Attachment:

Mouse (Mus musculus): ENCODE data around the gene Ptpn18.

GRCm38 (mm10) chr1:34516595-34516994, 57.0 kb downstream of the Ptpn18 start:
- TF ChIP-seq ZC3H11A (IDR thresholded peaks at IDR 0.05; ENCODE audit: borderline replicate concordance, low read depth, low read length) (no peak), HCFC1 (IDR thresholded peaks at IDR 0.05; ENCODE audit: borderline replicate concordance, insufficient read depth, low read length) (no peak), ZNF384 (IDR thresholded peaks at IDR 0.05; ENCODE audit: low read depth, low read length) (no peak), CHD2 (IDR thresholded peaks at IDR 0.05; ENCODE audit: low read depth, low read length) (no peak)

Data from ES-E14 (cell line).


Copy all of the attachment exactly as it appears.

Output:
Mouse (Mus musculus): ENCODE data around the gene Ptpn18.

GRCm38 (mm10) chr1:34516595-34516994, 57.0 kb downstream of the Ptpn18 start:
- TF ChIP-seq ZC3H11A (IDR thresholded peaks at IDR 0.05; ENCODE audit: borderline replicate concordance, low read depth, low read length) (no peak), HCFC1 (IDR thresholded peaks at IDR 0.05; ENCODE audit: borderline replicate concordance, insufficient read depth, low read length) (no peak), ZNF384 (IDR thresholded peaks at IDR 0.05; ENCODE audit: low read depth, low read length) (no peak), CHD2 (IDR thresholded peaks at IDR 0.05; ENCODE audit: low read depth, low read length) (no peak)

Data from ES-E14 (cell line).